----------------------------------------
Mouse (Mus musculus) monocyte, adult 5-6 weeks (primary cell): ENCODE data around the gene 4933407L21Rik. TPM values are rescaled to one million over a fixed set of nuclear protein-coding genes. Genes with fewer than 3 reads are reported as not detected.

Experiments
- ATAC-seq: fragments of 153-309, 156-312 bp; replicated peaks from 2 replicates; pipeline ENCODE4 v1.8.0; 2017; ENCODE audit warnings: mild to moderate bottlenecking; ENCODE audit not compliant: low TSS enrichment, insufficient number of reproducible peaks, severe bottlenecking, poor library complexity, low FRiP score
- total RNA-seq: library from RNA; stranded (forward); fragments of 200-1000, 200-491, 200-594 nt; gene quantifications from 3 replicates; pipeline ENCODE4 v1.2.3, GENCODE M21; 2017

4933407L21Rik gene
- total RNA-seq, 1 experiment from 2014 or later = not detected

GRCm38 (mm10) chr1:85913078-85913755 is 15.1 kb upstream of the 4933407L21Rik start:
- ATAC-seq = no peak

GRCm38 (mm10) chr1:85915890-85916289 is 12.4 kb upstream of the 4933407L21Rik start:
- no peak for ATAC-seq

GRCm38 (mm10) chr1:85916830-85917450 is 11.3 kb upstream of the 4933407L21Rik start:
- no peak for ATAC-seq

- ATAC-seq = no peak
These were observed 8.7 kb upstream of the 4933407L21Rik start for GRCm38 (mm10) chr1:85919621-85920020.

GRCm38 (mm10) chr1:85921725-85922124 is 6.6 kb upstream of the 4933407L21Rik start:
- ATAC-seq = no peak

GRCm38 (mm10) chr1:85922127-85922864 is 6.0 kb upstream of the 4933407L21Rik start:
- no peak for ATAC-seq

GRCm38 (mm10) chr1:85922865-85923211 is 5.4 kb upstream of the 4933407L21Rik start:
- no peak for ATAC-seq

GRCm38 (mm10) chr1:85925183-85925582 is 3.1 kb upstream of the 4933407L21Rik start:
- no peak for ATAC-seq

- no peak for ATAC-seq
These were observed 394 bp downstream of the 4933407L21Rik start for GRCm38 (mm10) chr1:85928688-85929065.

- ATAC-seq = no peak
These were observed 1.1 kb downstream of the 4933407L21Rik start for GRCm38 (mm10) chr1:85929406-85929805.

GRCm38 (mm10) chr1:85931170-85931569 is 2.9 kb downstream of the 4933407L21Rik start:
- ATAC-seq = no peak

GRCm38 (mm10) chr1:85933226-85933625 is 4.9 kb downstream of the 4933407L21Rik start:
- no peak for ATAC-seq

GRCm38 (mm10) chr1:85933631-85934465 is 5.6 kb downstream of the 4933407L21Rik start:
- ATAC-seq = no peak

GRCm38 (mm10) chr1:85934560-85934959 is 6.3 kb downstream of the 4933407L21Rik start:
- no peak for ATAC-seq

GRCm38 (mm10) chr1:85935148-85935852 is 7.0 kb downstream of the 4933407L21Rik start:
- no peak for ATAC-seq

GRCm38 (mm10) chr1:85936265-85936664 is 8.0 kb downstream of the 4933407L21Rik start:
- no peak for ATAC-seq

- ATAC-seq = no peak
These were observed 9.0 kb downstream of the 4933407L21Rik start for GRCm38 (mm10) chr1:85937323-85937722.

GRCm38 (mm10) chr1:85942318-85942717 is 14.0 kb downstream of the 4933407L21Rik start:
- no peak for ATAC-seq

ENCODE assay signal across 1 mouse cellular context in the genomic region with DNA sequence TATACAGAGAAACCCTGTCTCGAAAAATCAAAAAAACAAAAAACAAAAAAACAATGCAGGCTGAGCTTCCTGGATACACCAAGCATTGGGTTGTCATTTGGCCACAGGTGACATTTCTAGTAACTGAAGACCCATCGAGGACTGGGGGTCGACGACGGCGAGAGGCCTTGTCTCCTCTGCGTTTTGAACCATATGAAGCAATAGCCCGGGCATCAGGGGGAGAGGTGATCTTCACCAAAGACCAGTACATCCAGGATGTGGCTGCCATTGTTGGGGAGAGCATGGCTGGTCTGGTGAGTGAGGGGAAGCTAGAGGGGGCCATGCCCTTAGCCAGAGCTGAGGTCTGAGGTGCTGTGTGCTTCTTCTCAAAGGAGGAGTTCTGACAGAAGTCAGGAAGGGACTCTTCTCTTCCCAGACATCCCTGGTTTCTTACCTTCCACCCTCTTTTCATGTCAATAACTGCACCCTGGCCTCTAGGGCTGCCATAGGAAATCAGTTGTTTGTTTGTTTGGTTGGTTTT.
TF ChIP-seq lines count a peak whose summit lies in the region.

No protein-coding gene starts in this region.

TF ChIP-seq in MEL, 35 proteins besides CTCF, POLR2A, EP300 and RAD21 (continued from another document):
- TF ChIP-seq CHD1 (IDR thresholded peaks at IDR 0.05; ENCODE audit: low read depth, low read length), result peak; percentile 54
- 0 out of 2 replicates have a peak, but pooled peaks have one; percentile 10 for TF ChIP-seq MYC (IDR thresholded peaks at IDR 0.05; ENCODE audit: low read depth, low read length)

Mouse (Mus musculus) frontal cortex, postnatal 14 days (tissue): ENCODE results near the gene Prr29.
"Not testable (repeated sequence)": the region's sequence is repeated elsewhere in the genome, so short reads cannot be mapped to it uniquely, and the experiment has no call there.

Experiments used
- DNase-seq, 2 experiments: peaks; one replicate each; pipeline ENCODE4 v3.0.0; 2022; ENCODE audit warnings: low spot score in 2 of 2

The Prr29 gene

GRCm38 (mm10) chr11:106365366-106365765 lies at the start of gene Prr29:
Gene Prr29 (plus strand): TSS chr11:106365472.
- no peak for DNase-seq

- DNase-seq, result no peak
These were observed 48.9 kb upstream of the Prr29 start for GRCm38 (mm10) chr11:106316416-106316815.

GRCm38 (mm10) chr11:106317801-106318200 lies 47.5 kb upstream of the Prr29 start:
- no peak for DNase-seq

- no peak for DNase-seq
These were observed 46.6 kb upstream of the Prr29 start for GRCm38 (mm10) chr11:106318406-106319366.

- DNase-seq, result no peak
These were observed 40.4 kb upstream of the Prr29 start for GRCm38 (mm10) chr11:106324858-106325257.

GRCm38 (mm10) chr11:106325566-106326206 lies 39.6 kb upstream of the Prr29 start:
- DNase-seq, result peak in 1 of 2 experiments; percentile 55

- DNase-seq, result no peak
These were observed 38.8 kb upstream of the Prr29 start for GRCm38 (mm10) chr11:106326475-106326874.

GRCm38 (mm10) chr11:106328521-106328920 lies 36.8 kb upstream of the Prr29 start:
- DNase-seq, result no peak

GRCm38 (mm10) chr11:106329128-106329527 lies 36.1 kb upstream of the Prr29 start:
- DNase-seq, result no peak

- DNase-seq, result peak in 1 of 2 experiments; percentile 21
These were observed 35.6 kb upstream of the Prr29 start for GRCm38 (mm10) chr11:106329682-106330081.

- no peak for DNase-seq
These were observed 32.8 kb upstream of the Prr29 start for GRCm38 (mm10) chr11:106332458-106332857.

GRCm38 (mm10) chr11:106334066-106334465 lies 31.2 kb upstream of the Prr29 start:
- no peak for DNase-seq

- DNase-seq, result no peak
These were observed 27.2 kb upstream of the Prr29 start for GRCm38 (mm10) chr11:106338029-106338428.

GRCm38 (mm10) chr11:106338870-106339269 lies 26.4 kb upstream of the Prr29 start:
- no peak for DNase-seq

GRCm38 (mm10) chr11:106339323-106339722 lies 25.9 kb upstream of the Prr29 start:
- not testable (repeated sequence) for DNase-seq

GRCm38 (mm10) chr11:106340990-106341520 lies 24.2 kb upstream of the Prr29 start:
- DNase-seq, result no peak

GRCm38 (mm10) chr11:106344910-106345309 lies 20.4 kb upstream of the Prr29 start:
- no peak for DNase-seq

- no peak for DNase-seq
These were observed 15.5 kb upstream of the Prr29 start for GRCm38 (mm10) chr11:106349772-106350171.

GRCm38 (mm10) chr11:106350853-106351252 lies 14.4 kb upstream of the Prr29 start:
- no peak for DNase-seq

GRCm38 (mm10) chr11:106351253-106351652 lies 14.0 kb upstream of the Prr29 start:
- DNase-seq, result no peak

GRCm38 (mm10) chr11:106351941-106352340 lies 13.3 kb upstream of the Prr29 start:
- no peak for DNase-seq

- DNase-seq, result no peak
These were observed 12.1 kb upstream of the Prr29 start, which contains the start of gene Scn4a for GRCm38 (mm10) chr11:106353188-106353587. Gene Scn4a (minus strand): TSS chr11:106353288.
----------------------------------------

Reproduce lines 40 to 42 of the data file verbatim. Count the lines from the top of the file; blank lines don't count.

These were observed 9.0 kb downstream of the 4933407L21Rik start for GRCm38 (mm10) chr1:85937323-85937722.

GRCm38 (mm10) chr1:85942318-85942717 is 14.0 kb downstream of the 4933407L21Rik start:
- no peak for ATAC-seq